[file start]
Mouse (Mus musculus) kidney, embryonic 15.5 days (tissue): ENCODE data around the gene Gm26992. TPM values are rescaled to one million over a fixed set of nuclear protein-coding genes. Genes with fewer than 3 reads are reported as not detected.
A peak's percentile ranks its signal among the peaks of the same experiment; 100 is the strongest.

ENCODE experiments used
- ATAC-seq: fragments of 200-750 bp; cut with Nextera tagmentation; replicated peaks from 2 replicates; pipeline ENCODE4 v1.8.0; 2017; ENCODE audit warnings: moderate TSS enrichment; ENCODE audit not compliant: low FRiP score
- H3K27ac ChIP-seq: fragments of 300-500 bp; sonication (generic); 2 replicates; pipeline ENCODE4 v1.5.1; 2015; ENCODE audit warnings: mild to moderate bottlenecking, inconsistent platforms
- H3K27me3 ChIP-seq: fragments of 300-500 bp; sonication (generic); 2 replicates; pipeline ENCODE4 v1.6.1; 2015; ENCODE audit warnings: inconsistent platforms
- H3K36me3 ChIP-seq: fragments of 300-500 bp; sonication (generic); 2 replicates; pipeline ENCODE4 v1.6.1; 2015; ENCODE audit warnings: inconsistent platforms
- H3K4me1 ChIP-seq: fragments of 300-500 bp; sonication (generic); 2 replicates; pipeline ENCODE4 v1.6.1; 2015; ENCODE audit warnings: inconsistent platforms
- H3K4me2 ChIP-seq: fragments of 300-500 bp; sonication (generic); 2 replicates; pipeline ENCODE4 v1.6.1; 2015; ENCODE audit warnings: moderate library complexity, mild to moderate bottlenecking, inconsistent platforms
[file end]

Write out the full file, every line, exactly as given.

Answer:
Mouse (Mus musculus) kidney, embryonic 15.5 days (tissue): ENCODE data around the gene Gm26992. TPM values are rescaled to one million over a fixed set of nuclear protein-coding genes. Genes with fewer than 3 reads are reported as not detected.
A peak's percentile ranks its signal among the peaks of the same experiment; 100 is the strongest.

ENCODE experiments used
- ATAC-seq: fragments of 200-750 bp; cut with Nextera tagmentation; replicated peaks from 2 replicates; pipeline ENCODE4 v1.8.0; 2017; ENCODE audit warnings: moderate TSS enrichment; ENCODE audit not compliant: low FRiP score
- H3K27ac ChIP-seq: fragments of 300-500 bp; sonication (generic); 2 replicates; pipeline ENCODE4 v1.5.1; 2015; ENCODE audit warnings: mild to moderate bottlenecking, inconsistent platforms
- H3K27me3 ChIP-seq: fragments of 300-500 bp; sonication (generic); 2 replicates; pipeline ENCODE4 v1.6.1; 2015; ENCODE audit warnings: inconsistent platforms
- H3K36me3 ChIP-seq: fragments of 300-500 bp; sonication (generic); 2 replicates; pipeline ENCODE4 v1.6.1; 2015; ENCODE audit warnings: inconsistent platforms
- H3K4me1 ChIP-seq: fragments of 300-500 bp; sonication (generic); 2 replicates; pipeline ENCODE4 v1.6.1; 2015; ENCODE audit warnings: inconsistent platforms
- H3K4me2 ChIP-seq: fragments of 300-500 bp; sonication (generic); 2 replicates; pipeline ENCODE4 v1.6.1; 2015; ENCODE audit warnings: moderate library complexity, mild to moderate bottlenecking, inconsistent platforms